Chromosome abnormalities in the human oocyte.
Fragouli E., Wells D., Delhanty JDA.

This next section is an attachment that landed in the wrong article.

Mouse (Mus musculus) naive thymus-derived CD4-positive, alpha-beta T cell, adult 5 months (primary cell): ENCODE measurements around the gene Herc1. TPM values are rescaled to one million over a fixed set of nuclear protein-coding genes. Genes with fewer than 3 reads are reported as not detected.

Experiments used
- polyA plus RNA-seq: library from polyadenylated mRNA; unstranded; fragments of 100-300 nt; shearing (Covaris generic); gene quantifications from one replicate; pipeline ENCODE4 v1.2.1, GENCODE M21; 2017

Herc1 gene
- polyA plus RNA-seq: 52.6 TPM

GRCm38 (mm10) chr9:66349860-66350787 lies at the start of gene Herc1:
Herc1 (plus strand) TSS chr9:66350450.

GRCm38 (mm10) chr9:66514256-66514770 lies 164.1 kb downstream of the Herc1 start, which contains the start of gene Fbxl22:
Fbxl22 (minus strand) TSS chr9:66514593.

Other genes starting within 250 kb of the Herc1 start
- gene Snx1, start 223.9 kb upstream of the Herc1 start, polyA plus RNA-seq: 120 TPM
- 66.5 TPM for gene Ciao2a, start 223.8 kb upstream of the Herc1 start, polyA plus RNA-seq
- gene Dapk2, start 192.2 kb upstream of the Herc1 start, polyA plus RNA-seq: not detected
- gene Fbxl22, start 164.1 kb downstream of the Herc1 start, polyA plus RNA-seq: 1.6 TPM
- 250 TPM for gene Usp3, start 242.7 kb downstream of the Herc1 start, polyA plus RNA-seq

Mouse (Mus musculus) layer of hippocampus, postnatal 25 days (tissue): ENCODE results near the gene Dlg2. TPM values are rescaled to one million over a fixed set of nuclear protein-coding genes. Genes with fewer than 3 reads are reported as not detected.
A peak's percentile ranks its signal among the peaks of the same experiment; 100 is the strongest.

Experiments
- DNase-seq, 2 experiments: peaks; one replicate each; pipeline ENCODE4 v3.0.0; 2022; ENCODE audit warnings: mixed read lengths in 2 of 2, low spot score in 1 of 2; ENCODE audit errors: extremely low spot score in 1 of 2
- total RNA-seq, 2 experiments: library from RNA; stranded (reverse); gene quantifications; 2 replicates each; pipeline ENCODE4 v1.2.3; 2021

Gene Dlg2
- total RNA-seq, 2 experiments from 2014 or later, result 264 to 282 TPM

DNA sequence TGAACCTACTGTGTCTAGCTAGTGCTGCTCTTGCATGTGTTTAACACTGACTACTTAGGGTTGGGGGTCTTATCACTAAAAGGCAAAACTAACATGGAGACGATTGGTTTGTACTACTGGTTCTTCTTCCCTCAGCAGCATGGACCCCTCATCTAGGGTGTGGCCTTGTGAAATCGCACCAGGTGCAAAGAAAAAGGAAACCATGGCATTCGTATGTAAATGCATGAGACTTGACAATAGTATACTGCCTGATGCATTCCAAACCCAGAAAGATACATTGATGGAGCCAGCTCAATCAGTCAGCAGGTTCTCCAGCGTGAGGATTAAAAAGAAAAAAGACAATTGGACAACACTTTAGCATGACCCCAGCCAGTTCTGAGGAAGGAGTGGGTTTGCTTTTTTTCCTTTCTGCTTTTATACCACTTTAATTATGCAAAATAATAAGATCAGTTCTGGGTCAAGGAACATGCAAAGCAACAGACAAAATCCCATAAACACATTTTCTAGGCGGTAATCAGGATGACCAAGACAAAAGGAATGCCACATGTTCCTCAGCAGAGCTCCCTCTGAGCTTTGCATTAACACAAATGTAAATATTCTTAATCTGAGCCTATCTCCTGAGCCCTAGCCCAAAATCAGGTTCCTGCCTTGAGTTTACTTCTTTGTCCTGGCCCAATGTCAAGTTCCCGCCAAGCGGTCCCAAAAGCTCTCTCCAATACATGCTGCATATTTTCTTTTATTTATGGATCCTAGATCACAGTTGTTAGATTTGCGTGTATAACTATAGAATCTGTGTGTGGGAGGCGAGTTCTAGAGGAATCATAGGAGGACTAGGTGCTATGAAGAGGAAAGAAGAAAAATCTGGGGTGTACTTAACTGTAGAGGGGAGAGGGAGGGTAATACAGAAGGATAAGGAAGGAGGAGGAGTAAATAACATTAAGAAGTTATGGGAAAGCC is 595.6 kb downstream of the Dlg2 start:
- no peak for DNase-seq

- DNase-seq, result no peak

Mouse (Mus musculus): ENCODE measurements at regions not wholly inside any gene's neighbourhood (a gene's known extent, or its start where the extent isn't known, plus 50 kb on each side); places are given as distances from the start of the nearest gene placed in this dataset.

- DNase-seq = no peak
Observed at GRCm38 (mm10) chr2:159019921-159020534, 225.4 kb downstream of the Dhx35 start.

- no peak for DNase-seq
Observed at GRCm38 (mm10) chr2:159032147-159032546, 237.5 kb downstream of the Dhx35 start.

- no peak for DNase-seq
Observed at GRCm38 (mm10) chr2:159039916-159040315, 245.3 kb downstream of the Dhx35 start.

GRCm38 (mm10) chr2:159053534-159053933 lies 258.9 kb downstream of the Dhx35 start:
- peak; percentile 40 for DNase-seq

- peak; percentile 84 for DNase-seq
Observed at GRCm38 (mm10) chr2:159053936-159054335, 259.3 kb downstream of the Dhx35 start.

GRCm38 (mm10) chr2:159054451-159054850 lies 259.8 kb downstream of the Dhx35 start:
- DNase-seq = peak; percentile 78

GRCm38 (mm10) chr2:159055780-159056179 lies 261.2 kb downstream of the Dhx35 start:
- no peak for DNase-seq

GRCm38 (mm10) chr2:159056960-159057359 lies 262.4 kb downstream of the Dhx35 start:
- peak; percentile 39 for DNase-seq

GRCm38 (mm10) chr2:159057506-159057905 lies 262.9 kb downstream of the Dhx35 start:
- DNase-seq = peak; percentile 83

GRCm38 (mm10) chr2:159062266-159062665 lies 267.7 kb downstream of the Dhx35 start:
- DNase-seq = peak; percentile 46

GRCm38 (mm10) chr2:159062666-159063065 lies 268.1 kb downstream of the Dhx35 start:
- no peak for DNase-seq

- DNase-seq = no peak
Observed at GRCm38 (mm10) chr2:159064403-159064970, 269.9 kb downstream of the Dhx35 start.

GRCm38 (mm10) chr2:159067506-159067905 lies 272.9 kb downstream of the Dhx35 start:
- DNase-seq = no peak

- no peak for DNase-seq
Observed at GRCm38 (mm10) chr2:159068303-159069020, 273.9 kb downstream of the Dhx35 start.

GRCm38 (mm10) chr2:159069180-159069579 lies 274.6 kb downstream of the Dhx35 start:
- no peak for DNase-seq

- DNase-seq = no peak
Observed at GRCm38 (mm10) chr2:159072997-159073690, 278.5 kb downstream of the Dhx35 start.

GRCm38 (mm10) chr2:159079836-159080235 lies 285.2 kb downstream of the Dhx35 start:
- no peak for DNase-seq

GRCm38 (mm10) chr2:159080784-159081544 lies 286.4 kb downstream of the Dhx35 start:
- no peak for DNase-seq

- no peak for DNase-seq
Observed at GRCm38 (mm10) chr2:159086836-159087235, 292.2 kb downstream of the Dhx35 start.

Aneuploidy is the most commonly occurring type of chromosome abnormality and the most significant clinically. It arises mostly due to segregation errors taking place during female meiosis and is also closely associated with advancing maternal age. Two main aneuploidy-causing mechanisms have been described: the first involves the non-disjunction of entire chromosomes and can take place during both meiotic divisions, whereas the second involves the premature division of a chromosome into its 2 sister chromatids, followed by their random segregation, upon completion of meiosis I. To elucidate the causal mechanisms of maternally derived aneuploidy and the manner with which they affect the 2 meiotic divisions, a large number of oocytes and their corresponding polar bodies have been examined. Various classical and molecular cytogenetic methods have been employed for this purpose, and valuable data have been obtained. Moreover, research into the gene expression patterns of oocytes according to maturity, maternal age, and chromosome status has provided a unique insight into the complex nature of the biological processes and genetic pathways regulating female meiosis. Findings obtained from the cytogenetic and molecular analysis of oocytes will be reviewed in this article.